post

The Bootleg Files: Ritz Thrift Shop Commercial

BOOTLEG FILES 724: “Ritz Thrift Shop Commercial” (1975 New York City-based television advertisement that ran for too many years).

LAST SEEN: On YouTube.

AMERICAN HOME VIDEO: None.

REASON FOR BOOTLEG STATUS:
Too brief and commercially obscure.

CHANCES OF SEEING A COMMERCIAL DVD RELEASE: Unlikely.

It is not unusual for a nationally-aired television commercial to gain a level of cult popularity and stay in broadcast rotation for years. But it is less likely for commercials designed for a specific local market to gain that level of popularity. However, at least one highly unlikely commercial wound up becoming a cultural phenomenon in a single market, enjoying a ridiculously long run despite being seriously outdated by the time it wore out its welcome.
Continue reading

post

The Bootleg Files: Treemonisha

BOOTLEG FILES 723: “Treemonisha” (1982 Houston Grand Opera presentation of Scott Joplin’s opera.

LAST SEEN: On YouTube.

AMERICAN HOME VIDEO: On VHS video only.

REASON FOR BOOTLEG STATUS:
It fell through the cracks.

CHANCES OF SEEING A COMMERCIAL DVD RELEASE: Unlikely.

If you are an opera buff like me – and, yes, believe it or else, I love opera – you will be interested in knowing about a new version of Scott Joplin’s sole surviving opera “Treemonisha” is being produced by Canada’s Volcano Theatre. This presentation – which includes a new libretto and expanded musical arrangements – was scheduled to premiere next month at Stanford Live in Palo Alto, California. However, a certain virus has forced the show’s postponement. (Thank you, Wuhan.)
Continue reading

post

The Bootleg Files: 120 Music Masterpieces

BOOTLEG FILES 722: “120 Music Masterpieces” (long-running TV commercial for a mail-order set of classical music recordings).

LAST SEEN: On YouTube.

AMERICAN HOME VIDEO:
None.

REASON FOR BOOTLEG STATUS: TV commercials have no reissue value after they ran their course.

CHANCES OF SEEING A COMMERCIAL DVD RELEASE:
Unlikely.

If you were watching American television in the 1970s and the early 1980s, there is an excellent chance that you will recall a rather unusual commercial that popped up primarily on local independent stations. It featured a distinguished older British gentleman offering an erudite pitch for the purchase of a mail-order collection of classical music recordings.

Continue reading

post

The Bootleg Files – Energy: A National Issue

BOOTLEG FILES 721: “Energy: A National Issue” (1977 educational animated film narrated by Charlton Heston and starring Fred and Wilma Flintstone).

LAST SEEN: On YouTube.

AMERICAN HOME VIDEO: None.

REASON FOR BOOTLEG STATUS: It seems to have fallen through the proverbial cracks.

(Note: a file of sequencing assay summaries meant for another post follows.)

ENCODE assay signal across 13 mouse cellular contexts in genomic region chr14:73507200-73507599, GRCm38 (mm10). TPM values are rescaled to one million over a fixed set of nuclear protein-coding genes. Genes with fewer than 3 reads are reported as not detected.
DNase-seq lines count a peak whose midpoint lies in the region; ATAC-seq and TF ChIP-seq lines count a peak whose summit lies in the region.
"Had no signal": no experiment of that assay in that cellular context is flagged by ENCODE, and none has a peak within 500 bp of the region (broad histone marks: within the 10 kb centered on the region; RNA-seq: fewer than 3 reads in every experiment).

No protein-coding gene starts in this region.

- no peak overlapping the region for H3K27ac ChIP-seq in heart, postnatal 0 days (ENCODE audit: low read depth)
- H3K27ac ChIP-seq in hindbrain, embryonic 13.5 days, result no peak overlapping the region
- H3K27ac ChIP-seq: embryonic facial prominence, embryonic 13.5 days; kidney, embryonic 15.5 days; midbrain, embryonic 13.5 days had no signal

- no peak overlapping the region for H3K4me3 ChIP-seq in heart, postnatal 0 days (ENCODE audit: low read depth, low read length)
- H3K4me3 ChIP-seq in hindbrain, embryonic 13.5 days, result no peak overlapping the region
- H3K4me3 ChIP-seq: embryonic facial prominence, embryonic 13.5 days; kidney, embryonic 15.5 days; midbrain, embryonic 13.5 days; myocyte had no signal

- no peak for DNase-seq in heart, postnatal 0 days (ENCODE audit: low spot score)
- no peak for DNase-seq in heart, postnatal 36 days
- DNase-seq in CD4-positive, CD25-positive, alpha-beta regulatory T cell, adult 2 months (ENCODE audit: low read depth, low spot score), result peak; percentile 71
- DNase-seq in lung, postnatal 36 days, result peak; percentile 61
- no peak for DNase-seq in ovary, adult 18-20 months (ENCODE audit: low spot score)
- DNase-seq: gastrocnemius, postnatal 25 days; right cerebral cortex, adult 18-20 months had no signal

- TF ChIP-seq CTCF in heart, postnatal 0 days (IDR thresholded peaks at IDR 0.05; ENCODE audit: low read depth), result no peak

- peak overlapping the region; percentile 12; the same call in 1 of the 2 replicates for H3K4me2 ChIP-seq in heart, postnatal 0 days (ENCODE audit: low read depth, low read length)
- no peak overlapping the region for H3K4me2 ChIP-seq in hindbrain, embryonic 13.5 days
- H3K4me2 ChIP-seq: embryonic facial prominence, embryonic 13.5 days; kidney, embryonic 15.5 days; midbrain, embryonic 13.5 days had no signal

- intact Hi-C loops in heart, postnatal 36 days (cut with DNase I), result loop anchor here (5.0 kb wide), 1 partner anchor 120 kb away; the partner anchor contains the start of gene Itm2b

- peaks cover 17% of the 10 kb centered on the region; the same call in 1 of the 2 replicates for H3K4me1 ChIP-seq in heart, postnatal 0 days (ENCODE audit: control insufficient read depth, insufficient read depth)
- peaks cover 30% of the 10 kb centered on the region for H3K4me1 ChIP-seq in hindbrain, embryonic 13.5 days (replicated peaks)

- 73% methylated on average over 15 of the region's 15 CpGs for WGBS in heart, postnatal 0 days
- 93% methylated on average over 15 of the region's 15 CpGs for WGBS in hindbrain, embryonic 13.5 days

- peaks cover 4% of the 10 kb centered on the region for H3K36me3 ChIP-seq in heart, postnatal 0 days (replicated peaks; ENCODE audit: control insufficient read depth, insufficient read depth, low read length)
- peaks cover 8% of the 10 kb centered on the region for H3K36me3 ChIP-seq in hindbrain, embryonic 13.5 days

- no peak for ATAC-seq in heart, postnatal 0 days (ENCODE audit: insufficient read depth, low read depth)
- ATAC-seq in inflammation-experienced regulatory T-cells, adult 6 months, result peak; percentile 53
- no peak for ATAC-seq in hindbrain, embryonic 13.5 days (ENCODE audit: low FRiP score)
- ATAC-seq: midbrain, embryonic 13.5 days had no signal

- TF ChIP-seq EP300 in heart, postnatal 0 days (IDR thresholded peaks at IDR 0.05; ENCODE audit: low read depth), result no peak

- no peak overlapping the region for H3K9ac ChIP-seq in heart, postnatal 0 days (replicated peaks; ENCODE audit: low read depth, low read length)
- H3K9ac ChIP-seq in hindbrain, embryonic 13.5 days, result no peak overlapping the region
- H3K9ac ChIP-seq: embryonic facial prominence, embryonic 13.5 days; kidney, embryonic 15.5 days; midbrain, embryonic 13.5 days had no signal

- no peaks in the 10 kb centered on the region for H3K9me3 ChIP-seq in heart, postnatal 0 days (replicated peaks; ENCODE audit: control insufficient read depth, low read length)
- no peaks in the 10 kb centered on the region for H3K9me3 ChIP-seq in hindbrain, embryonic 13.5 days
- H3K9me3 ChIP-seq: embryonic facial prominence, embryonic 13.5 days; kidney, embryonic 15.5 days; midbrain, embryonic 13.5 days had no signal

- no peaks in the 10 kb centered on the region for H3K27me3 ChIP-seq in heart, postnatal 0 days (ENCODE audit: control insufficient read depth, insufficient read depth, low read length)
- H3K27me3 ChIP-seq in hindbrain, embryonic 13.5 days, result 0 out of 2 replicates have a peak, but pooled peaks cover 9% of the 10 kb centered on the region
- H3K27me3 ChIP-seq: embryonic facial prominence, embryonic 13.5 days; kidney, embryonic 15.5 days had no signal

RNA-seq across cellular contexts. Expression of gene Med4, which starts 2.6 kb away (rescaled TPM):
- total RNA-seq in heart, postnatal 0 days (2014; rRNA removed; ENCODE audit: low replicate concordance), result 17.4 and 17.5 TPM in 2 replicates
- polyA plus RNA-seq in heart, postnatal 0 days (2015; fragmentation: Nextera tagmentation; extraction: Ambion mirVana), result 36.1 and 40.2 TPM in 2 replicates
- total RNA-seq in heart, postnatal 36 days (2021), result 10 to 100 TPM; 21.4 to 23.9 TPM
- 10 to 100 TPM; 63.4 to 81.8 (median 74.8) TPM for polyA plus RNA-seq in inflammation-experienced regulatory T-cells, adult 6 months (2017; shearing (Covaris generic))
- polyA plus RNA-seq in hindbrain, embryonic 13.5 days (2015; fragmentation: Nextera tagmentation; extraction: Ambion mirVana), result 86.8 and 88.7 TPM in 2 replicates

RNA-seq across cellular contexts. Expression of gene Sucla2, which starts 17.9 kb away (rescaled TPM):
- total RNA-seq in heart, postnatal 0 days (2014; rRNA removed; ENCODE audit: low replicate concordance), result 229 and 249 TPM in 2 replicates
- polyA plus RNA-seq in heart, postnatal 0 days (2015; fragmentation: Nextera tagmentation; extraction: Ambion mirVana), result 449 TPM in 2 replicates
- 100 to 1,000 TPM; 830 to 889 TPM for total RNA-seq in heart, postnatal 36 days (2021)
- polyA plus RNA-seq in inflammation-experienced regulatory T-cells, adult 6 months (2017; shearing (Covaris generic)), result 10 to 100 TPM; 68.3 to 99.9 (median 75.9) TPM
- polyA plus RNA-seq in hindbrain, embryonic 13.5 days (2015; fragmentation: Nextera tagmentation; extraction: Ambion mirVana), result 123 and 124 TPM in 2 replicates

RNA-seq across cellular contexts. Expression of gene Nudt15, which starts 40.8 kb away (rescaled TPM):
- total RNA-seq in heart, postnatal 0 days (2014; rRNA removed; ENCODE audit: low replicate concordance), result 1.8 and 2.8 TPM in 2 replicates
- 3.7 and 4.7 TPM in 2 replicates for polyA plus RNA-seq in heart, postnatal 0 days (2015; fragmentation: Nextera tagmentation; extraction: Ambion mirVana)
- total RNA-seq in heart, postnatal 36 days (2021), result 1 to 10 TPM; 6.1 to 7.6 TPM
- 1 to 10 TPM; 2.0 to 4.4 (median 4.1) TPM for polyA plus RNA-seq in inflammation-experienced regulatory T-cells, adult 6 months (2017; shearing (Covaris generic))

CHANCES OF SEEING A COMMERCIAL DVD RELEASE: Unlikely.

Last week’s column served up the worst production in “The Flintstones” canon. This week, we serve up the second worst.
Continue reading

post

The Bootleg Files – The Flintstones: On the Rocks

BOOTLEG FILES 720: “The Flintstones: On the Rocks” (2001 made-for-television animated film).

LAST SEEN: On the Internet Archive

AMERICAN HOME VIDEO:
None.

REASON FOR BOOTLEG STATUS:
It seems to have fallen through the proverbial cracks.

CHANCES OF SEEING A COMMERCIAL DVD RELEASE: Unlikely.

In 1960, ABC premiered “The Flintstones” as the first animated sitcom to air in prime time. The show was a riff on “The Honeymooners” set in prehistoric times, and it immediately resonated with viewers who kept it on the air for a six-season run.
Continue reading

post

The Bootleg Files: The Great Radio Comedians

BOOTLEG FILES 719: “The Great Radio Comedians” (1972 documentary featuring George Burns, Jack Benny and Edgar Bergen).

LAST SEEN: On YouTube.

AMERICAN HOME VIDEO: None.

REASON FOR BOOTLEG STATUS: It seems to have fallen through the proverbial cracks.

CHANCES OF SEEING A COMMERCIAL DVD RELEASE:
Unlikely.

From the late 1920s into the late 1940s, Americans relied on radio for their home entertainment. There was a wide variety of original programming to choose from, but many listeners gravitated to the weekly comedy series. Considering the heyday of the medium coincided with the grim years of the Great Depression and World War II, the comedy shows offered much-needed happy distraction from the problems and crises taking place across the country and around the world.
Continue reading

post

The Bootleg Files: The (Almost) Lost Files

This week, The Bootleg Files is on a break. However, for those who never experienced the column during its original run on another site, there were 575 columns that ran between March 2003 (debuting with Disney’s “Song of the South”) and September 2015 (ending with Satyajit Ray’s “Sikkim”). I will add that I am glad to be part of Cinema Crazed and grateful that The Bootleg Files are now here. A new column in The Bootleg Files will be online next week.

post

The Bootleg Files: The Box

BOOTLEG FILES 718: “The Box” (1981 short film starring Terry Jones and Michael Palin, directed by Micky Dolenz).

LAST SEEN: On YouTube.

AMERICAN HOME VIDEO: None.

REASON FOR BOOTLEG STATUS: It seems to have fallen through the proverbial cracks.

CHANCES OF SEEING A COMMERCIAL DVD RELEASE: Unlikely.

Terry Jones’ death on January 22 brought forth a wave of warm and cherished memories of the Welsh funnyman’s classic moments with Monty Python. Jones’ passing also encouraged some die-hard Python fans to unearth a genuine rarity: a little-seen short film that Jones and fellow Python Michael Palin co-wrote and co-starred together under the direction of ex-Monkee Micky Dolenz. One could imagine these three distinctive talents would have created something truly remarkable, but they strangely came up with a weird little bore.

Continue reading